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Last edited by Slartibartfas; December 27th, 2016 at 05:00 PM.
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Old March 24th, 2017, 10:42 AM   #40
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In Miami, the bus system (Metrobus) has been hemorrhaging riders since 2014, and is now down to the worst ridership since online records began in 1998!

Uber, old buses, and increasing surface traffic (which makes B grade public transport (bus) worse as well), are all blamed, along with other poor service complaints.

In 2015, along with diving gas prices, the single line heavy metro (Metrorail) started to decline, and by late 2016, even the urban people mover (Metromover) in the
thriving downtown area is showing a little stagnation and even decline.
Given the atmosphere of Miami, I'm surprised Metrorail made it through the early years of poor ridership, to the tune of only 20 to 40,000, since in a couple spots it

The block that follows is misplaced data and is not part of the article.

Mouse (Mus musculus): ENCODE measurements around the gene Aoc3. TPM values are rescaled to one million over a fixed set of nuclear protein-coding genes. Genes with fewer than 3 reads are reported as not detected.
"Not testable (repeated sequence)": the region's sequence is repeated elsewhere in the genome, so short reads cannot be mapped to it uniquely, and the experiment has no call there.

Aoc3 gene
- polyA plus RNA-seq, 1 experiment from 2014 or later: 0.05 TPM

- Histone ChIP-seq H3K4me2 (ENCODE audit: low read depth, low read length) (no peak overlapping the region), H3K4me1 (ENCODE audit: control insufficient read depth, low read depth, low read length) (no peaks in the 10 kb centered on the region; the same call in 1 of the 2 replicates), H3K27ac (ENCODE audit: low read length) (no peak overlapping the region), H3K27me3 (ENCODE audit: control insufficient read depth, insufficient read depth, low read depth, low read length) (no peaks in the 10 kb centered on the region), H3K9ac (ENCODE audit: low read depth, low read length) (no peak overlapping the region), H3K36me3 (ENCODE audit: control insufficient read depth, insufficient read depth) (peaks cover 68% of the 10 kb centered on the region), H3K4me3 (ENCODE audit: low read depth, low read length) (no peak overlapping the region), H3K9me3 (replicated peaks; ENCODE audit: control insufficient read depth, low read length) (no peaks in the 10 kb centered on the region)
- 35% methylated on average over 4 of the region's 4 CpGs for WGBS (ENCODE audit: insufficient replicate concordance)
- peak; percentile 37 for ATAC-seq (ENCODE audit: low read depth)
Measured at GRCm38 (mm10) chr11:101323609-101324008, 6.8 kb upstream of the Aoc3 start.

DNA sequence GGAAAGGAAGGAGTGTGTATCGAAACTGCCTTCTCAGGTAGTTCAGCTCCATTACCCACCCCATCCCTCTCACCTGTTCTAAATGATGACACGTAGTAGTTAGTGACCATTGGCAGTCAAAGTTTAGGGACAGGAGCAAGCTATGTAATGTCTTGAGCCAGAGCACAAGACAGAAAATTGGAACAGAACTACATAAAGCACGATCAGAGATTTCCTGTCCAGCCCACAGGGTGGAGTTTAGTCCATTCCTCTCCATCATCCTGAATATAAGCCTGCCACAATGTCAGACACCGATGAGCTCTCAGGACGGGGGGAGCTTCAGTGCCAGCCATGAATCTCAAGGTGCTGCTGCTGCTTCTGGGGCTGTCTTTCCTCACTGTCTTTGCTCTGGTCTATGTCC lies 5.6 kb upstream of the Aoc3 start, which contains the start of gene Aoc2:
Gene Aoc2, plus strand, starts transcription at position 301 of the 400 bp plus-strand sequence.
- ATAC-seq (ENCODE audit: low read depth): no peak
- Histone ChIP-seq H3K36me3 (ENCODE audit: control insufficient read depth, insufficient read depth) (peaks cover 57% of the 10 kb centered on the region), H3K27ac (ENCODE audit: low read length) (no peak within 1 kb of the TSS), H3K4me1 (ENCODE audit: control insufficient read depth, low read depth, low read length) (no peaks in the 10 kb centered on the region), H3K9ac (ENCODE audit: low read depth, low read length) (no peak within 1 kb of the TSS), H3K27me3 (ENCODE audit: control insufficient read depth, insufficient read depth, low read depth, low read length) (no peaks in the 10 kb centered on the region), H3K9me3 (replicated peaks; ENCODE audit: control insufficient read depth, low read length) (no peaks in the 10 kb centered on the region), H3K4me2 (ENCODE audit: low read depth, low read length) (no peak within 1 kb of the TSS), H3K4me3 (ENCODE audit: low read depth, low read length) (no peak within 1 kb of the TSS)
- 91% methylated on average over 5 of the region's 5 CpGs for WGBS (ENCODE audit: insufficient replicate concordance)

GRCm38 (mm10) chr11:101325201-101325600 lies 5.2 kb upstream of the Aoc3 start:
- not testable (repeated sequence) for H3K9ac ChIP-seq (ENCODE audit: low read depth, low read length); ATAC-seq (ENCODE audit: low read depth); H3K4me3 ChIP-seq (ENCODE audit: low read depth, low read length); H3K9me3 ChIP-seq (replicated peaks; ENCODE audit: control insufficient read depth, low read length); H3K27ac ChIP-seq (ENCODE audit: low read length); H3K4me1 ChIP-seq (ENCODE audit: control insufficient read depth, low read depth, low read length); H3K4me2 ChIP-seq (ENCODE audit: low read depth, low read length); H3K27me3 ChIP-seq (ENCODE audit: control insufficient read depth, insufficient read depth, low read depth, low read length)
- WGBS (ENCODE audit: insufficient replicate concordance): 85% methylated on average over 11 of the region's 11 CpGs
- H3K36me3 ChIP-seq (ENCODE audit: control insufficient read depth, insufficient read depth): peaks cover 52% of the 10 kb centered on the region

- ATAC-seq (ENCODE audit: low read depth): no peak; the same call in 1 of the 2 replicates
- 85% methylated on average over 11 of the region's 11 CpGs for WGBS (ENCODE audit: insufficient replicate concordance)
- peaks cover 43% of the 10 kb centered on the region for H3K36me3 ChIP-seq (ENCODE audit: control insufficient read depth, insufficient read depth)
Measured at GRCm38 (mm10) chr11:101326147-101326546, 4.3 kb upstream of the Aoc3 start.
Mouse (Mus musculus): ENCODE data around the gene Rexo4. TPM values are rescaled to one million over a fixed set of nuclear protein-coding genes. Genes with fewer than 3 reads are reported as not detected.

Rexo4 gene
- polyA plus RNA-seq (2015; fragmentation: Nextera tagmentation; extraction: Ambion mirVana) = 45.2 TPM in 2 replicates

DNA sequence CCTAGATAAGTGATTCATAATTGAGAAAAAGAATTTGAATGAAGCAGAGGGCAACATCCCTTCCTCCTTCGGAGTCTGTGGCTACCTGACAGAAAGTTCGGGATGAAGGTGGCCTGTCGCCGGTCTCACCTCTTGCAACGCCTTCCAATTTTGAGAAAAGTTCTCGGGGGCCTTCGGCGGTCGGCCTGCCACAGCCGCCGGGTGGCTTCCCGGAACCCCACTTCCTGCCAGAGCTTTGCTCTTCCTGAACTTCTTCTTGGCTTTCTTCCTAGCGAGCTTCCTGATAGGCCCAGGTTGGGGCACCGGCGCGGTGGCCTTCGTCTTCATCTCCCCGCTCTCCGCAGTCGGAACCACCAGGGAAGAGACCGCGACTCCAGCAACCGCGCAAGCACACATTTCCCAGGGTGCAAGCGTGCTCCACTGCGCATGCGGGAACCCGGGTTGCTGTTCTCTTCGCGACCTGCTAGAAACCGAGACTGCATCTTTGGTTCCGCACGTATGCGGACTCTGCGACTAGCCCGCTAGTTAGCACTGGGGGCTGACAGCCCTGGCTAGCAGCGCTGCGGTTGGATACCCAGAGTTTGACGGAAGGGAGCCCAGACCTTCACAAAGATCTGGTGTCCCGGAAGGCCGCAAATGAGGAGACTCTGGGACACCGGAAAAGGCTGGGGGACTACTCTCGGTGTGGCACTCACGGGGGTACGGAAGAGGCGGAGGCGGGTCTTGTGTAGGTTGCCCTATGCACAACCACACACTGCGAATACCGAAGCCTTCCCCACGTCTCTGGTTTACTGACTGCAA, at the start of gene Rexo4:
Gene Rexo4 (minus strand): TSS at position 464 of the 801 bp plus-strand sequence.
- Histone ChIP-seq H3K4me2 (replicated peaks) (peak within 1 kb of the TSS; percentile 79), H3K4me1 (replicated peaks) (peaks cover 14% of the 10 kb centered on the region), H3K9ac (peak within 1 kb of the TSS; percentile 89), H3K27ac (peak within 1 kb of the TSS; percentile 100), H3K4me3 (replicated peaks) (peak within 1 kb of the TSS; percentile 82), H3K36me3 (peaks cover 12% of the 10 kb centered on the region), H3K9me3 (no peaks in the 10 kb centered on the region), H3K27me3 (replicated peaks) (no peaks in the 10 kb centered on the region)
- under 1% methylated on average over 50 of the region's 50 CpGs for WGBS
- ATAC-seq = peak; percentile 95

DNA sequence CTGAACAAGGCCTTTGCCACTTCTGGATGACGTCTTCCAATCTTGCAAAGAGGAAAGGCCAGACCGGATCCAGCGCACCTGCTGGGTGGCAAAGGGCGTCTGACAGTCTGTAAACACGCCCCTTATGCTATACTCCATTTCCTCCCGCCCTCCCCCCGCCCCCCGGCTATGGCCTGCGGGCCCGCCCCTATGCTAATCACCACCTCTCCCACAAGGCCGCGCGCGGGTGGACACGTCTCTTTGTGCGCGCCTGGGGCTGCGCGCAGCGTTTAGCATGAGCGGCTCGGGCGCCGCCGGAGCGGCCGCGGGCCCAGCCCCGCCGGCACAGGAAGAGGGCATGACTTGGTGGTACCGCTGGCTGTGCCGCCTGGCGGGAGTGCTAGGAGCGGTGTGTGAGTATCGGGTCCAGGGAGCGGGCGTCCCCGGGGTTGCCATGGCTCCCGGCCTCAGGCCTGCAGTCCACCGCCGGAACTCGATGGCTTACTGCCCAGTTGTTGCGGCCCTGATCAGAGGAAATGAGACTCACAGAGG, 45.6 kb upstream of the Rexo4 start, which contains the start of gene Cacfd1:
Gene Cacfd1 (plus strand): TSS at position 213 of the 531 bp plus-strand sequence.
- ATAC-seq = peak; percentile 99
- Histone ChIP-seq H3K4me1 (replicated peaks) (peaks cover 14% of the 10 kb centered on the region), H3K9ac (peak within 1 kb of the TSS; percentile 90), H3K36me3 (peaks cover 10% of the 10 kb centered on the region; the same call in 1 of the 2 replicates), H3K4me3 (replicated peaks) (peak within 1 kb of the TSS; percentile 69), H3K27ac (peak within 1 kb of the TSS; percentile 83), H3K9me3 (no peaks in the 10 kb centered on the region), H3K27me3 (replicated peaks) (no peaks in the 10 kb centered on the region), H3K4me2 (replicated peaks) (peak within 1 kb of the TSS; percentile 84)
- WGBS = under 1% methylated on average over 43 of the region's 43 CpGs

passes through very quiet and fairly affluent low density neighborhoods such as the downtown-adjacent "The Roads". Since 2012 with a new station opening (and tech-
nically a one station second "line"), ridership has been building pretty steady and became well over a whopping 70k, but now is back to scraping the bottom of the 70
thousands, and numbers are still holding poor despite great population growth and economy numbers out of all of Florida. The Miami proper is small but it as well as
some nearby suburbs are well over 10k per sq mile density at this point. There is a recent groundswell to greatly improve the transit network, billions are spent on the
highways and roads ever decade, money does exist, but all area transit with the exception of the downtown people mover (Metromover) has very low ridership per mile
and per population.